And just like that, she snaps into her state of focus, and jolts into a different persona altogether; it is only at that point that the smile fades, the posing for her coach's camera halts and a ruthless, clinical winning machine is switched on.

Belief is an athlete's best friend. Sprinters, in particular, carry belief like a badge. The mentality of certain defeat: an unacceptable mindset for a sprinter, but almost inevitable when coming up against opponents who can go to any extent for a photo finish. 

Yet, as she winds down her preparations for the upcoming Asian Games, Nayana remains engagingly uncomplicated. She does not shy away from a single question or seek refuge in evasive self-effacement. Instead, she is honest in underlining a belief that her 'ups and downs' will make her job on the track all the sweeter.

Nayana with her coach and teammates

Nayana with her coach and teammates

"I could have never imagined that I will be an athlete. I used to participate in competitions only for the sake of it. Without proper practice, without any kit, even without shoes. When Bridges of Sports (a non-profit organization that works on the mission to empower athletes from underprivileged backgrounds) chose me to train under them, I struggled to adjust to the new environment, without my parents. Everything gradually fell into place. Opportunities came knocking on my door, and I realised I would be foolish if I cast them aside. I'm very happy with how things have worked out. Of course, representing India is the greatest feeling. I'm working towards my goals one by one," she tells me, with a delighted grin plastered all over her face. 

However, behind her effervescent smile, there is a story of hardships that has toughened her up on and off track.

"During my selection (for Bridges of Sports), I ran barefoot and qualified in all four events," she reveals. "I have always been running on gravel and rocks. So, I never had the idea how wearing suitable shoes could help me immensely. We could never afford shoes and jerseys. I may have been short of money for personal kit, but I had the talent. That could not have been compromised. There are so many others who can afford everything in life and yet struggle to make a mark.  I feel belief is underutilized by many. The problem is that most of us lack belief. Everything that’s floating in the head is there because you believe it. I'm able to pull this off because my mind conceived it. And if your mind can conceive it, you can achieve it," Nayana speaks plainly when suggesting that, after enduring unfamiliar adversities, she has become mentally stronger.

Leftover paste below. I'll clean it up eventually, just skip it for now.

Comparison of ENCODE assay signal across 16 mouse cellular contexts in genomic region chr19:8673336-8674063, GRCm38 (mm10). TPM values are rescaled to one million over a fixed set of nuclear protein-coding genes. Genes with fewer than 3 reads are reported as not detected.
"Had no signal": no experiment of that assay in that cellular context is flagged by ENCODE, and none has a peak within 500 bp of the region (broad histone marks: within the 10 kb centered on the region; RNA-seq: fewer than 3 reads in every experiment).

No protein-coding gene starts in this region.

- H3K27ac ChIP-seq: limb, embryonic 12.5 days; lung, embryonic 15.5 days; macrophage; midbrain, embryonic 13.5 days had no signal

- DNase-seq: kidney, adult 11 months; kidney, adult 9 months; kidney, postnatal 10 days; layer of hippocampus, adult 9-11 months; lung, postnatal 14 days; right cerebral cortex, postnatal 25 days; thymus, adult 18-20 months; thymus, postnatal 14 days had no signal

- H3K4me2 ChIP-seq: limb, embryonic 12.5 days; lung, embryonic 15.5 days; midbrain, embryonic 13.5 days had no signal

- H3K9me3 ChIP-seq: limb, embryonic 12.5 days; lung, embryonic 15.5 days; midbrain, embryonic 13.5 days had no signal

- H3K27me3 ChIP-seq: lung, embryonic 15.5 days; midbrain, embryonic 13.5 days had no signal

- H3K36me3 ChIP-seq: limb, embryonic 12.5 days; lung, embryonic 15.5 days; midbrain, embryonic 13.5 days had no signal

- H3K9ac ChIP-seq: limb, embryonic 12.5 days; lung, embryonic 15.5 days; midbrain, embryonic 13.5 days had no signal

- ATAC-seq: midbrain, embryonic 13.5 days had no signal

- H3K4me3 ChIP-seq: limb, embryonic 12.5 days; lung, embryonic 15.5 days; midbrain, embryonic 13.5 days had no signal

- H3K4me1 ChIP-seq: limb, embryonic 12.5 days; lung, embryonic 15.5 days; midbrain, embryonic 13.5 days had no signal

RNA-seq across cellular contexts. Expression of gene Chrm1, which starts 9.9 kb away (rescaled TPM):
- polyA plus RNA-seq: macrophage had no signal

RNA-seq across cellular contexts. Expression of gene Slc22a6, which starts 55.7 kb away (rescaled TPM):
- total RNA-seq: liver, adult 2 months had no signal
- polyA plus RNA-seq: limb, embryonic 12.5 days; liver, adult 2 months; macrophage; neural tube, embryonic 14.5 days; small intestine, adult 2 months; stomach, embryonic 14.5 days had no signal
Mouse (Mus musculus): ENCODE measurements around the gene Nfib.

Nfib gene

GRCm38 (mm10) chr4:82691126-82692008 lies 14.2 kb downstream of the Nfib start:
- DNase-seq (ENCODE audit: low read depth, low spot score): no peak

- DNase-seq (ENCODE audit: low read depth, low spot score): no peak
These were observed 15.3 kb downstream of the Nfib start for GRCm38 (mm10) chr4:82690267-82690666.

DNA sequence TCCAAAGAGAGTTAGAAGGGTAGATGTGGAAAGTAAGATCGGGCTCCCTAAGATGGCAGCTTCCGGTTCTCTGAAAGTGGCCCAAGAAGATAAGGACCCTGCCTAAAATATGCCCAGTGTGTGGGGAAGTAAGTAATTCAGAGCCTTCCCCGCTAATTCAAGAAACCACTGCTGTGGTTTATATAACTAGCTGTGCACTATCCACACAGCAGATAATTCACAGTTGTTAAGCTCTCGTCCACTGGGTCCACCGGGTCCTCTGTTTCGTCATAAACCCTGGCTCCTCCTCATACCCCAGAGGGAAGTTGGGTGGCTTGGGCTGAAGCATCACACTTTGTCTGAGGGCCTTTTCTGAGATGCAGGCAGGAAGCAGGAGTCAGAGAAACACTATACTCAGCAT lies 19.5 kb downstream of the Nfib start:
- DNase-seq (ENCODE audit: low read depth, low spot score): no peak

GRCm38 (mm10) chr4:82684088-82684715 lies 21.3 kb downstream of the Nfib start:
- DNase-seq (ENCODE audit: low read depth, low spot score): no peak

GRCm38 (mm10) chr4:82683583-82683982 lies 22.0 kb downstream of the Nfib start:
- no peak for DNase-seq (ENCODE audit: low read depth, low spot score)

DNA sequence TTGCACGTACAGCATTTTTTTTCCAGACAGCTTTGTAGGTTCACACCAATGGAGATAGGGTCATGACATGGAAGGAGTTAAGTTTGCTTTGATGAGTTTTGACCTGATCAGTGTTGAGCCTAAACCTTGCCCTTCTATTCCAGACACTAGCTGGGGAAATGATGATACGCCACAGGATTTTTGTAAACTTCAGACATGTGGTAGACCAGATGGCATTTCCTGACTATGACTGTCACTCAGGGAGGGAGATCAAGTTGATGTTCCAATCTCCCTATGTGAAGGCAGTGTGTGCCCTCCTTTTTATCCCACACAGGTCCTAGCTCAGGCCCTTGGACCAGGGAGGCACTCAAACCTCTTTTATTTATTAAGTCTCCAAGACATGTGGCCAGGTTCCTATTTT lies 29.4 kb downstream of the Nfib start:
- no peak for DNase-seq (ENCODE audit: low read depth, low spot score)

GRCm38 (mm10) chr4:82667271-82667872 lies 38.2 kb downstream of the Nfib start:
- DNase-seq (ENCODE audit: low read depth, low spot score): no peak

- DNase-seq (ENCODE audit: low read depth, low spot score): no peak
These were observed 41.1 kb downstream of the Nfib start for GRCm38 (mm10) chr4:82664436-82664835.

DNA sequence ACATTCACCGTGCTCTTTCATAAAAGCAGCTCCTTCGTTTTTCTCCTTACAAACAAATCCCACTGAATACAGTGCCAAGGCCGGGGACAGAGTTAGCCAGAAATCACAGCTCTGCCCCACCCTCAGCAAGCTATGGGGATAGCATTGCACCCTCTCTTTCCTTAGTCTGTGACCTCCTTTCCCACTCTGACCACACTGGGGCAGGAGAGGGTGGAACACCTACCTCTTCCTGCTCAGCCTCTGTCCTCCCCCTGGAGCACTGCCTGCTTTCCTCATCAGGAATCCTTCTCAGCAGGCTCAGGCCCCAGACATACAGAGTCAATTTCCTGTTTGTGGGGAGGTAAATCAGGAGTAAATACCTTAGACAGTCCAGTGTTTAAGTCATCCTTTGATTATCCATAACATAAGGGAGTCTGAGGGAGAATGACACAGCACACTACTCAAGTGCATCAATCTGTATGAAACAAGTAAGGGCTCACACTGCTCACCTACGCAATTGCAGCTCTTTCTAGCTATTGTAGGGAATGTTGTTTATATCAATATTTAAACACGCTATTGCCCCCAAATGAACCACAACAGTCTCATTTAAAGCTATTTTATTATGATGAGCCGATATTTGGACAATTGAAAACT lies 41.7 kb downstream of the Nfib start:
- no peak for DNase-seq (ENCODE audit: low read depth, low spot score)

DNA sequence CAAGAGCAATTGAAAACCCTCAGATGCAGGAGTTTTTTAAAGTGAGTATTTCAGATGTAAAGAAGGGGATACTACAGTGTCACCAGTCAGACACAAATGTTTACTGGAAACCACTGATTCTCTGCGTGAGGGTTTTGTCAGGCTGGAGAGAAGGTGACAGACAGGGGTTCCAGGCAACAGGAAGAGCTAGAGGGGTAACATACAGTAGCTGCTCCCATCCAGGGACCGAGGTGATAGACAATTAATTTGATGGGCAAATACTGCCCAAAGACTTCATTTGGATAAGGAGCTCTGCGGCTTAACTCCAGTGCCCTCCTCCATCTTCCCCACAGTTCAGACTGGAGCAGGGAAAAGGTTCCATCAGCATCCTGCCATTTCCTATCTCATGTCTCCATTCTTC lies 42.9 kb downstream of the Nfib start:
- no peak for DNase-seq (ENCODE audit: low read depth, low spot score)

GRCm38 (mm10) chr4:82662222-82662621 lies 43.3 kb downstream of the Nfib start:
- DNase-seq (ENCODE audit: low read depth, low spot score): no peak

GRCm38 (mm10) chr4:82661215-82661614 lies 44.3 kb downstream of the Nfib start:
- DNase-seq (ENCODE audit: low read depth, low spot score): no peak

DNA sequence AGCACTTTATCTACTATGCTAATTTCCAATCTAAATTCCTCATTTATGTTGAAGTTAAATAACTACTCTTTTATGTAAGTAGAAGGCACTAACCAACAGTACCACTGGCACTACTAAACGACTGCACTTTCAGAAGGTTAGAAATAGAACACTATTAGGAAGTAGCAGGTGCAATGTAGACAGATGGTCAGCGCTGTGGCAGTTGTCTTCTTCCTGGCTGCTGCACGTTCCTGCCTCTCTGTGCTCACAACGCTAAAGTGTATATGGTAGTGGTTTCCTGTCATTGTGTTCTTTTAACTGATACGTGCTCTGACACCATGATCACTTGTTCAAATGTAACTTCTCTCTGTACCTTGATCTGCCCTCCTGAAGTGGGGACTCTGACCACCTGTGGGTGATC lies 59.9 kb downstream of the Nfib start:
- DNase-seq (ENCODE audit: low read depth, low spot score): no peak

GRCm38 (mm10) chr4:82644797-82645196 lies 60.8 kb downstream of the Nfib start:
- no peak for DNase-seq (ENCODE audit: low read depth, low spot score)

It's easy to believe in her – primarily because of her outrageous speed and ebullient conviction, but today I am utterly persuaded by her willingness to confront some darker moments. It can be heard in her insistence that 'it's always good to lose, it helps you be better at your game'. This does not sound like a distressed lament. Some critics may argue she is too young to understand, but for Nayana, who is mature beyond her years, defeat rekindles her hunger for success. Now and always.

On a breezy evening at SAI Bengaluru, as the sun fades and Nayana slips away to face down the hours, her words echo again.

"I will make it happen. I'll give my best shot."

Those words conjure up an image of Nayana bending time as she flies across the track with fresh resolve. She carries the conviction of a young athlete ready to run into the stunned embrace of history.